n March the 7th, 1986, American television viewers were shocked to discover they may no longer be hearing Gary Coleman utter the words “Watchu talkin’ ’bout, Willis?”. Only nineteen episodes into season eight, the hit ABC sitcom “Diff’rent Strokes” was abruptly canceled, primarily due to the real life cocaine habits of the actors that played Kimberly, Willis, Arnold, Phillip, the girl who played Willis’s girlfriend, every single one of Arnold’s classmates, and of course the widow house-cleaner Mrs Garrett.
In the weeks that followed, the world experienced a series of events that, in hindsight, were clearly a prelude to major catastrophe. George Michael filled the airwaves, inexplicably locked in at number one on music charts from London to Slough. Crocodile Dundee introduced an archetypal Australian to movie-goers around the world with “that’s not a knoife, this is a knoife”. Finally, on the morning of April 26th, 1986, a terrible tragedy occurred that would eventually span decades and change the very nature, of California.
Arnold Schwarzenegger married into the Kennedy dynasty on that day, tying the knot with a young Maria “Pam” Shriver. But, as Arnie’s champagne and steroid-fueled orgy began to swing, an even bigger disaster was unraveling – the largest nuclear catastrophe the world has ever known.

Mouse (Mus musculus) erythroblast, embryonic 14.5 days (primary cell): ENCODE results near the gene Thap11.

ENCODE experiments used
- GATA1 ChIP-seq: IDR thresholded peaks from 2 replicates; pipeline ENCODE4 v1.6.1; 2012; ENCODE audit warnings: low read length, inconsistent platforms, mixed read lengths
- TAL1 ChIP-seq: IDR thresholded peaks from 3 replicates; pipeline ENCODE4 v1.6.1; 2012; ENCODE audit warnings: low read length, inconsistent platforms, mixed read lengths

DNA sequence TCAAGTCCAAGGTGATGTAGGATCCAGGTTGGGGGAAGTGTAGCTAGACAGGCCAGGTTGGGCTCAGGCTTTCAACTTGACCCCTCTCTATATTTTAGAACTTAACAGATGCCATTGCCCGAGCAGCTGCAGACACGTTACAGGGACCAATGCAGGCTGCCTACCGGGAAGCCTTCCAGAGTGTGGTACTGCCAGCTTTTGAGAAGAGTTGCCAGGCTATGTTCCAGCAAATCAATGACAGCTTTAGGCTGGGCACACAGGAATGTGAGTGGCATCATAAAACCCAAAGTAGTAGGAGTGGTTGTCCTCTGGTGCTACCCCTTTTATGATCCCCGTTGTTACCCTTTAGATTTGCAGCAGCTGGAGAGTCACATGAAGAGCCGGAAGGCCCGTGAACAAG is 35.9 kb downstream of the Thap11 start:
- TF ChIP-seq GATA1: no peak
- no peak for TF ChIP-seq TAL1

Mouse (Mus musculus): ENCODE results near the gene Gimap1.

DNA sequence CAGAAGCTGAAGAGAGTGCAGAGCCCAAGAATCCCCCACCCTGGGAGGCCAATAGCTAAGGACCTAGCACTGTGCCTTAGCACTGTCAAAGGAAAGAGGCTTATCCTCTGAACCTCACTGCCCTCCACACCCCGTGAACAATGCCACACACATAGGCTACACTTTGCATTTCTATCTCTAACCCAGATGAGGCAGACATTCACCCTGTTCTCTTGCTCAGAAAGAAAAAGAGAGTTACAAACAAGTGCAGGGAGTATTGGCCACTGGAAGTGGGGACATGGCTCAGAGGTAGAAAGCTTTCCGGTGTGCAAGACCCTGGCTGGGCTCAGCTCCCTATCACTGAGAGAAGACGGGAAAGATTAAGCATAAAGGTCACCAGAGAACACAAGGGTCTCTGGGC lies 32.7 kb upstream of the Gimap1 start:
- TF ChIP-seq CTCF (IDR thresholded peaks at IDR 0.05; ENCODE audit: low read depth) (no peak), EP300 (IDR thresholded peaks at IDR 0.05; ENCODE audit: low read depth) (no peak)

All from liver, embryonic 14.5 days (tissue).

Near the little known Soviet Union town “Chernobyl”, reactor four had just exploded, releasing over four-hundred times more radioactive material into the atmosphere than Hiroshima. More than one-hundred-thousand square kilometers of land is radioactively contaminated. A deadly atomic cloud is discharged into the atmosphere, passing silently around the planet, twice. Many people perish in the initial days and weeks after the disaster, and thousands of people will die and become ill over the coming decades.
Those of us in “the West” old enough to remember 1986, have blurry pre-internet recollections. News reports hit our screens, mostly along the lines “Russian nuclear power plant explodes, damn those evil drunk Russians, we need more nukes… more nukes! MORE NUKES! U.S.A! U.S.A! U.S.A!..”. Now, thirty years after the events of the April 1986 disaster, Western news reports typify Chernobyl as “nuclear fallout zone containing giant three-eyed fish, killer-wolves roaming an abandoned city surrounded by dead forests, damn those secretive evil drunk Russians, we need more nukes… more nukes! MORE NUKES! U.S.A! U.S.A! U.S.A!”.
And, although that’s all true, there’s a whole lot more to Chernobyl beyond the thousands of “hauntingly beautiful and eerie” posed photos of children’s dolls and gas-masks in decaying classrooms filled with tiny furniture.